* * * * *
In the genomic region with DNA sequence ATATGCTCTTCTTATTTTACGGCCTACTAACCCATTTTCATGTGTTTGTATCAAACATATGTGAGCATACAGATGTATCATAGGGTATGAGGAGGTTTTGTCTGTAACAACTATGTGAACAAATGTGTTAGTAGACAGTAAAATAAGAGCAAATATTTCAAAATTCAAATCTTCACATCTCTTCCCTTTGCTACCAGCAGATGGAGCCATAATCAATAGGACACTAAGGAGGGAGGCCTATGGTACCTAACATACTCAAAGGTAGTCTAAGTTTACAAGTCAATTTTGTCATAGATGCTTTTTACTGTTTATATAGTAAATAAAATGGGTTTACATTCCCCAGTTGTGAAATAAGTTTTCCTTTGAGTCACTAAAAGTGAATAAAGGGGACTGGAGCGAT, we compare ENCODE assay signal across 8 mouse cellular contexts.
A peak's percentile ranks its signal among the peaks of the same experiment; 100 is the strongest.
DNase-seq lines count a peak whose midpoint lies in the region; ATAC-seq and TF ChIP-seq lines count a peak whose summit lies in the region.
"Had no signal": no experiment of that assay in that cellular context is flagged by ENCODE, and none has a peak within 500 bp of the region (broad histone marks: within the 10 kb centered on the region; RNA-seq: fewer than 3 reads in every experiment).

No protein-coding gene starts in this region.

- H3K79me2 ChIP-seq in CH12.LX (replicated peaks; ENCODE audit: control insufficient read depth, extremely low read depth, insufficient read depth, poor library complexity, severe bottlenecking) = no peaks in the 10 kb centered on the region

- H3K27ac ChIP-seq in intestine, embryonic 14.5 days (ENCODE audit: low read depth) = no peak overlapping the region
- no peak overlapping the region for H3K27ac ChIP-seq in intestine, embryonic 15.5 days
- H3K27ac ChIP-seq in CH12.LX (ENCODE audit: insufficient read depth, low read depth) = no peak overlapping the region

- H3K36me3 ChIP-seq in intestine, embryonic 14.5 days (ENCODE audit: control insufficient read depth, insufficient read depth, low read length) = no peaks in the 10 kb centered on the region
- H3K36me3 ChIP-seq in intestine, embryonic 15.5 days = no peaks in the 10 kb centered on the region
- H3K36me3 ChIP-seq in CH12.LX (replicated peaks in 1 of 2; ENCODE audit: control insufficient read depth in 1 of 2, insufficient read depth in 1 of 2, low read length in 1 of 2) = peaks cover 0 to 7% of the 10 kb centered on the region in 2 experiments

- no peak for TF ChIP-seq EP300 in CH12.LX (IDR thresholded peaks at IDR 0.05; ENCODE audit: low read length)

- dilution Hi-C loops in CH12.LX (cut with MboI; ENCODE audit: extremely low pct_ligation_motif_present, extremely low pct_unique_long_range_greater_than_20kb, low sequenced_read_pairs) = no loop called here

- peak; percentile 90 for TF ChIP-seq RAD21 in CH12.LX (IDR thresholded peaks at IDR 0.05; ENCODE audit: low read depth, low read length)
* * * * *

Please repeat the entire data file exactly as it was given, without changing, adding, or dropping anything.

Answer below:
In the genomic region with DNA sequence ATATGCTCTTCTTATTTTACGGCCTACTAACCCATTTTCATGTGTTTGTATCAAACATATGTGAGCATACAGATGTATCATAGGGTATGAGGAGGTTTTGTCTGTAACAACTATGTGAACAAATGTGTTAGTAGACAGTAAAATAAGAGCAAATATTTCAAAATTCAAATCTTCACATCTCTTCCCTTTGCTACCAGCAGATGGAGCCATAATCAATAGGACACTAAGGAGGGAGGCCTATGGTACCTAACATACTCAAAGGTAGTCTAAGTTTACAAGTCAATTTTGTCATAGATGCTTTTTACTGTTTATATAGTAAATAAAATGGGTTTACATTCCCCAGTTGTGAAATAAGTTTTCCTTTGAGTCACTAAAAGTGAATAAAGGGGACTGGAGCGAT, we compare ENCODE assay signal across 8 mouse cellular contexts.
A peak's percentile ranks its signal among the peaks of the same experiment; 100 is the strongest.
DNase-seq lines count a peak whose midpoint lies in the region; ATAC-seq and TF ChIP-seq lines count a peak whose summit lies in the region.
"Had no signal": no experiment of that assay in that cellular context is flagged by ENCODE, and none has a peak within 500 bp of the region (broad histone marks: within the 10 kb centered on the region; RNA-seq: fewer than 3 reads in every experiment).

No protein-coding gene starts in this region.

- H3K79me2 ChIP-seq in CH12.LX (replicated peaks; ENCODE audit: control insufficient read depth, extremely low read depth, insufficient read depth, poor library complexity, severe bottlenecking) = no peaks in the 10 kb centered on the region

- H3K27ac ChIP-seq in intestine, embryonic 14.5 days (ENCODE audit: low read depth) = no peak overlapping the region
- no peak overlapping the region for H3K27ac ChIP-seq in intestine, embryonic 15.5 days
- H3K27ac ChIP-seq in CH12.LX (ENCODE audit: insufficient read depth, low read depth) = no peak overlapping the region

- H3K36me3 ChIP-seq in intestine, embryonic 14.5 days (ENCODE audit: control insufficient read depth, insufficient read depth, low read length) = no peaks in the 10 kb centered on the region
- H3K36me3 ChIP-seq in intestine, embryonic 15.5 days = no peaks in the 10 kb centered on the region
- H3K36me3 ChIP-seq in CH12.LX (replicated peaks in 1 of 2; ENCODE audit: control insufficient read depth in 1 of 2, insufficient read depth in 1 of 2, low read length in 1 of 2) = peaks cover 0 to 7% of the 10 kb centered on the region in 2 experiments

- no peak for TF ChIP-seq EP300 in CH12.LX (IDR thresholded peaks at IDR 0.05; ENCODE audit: low read length)

- dilution Hi-C loops in CH12.LX (cut with MboI; ENCODE audit: extremely low pct_ligation_motif_present, extremely low pct_unique_long_range_greater_than_20kb, low sequenced_read_pairs) = no loop called here

- peak; percentile 90 for TF ChIP-seq RAD21 in CH12.LX (IDR thresholded peaks at IDR 0.05; ENCODE audit: low read depth, low read length)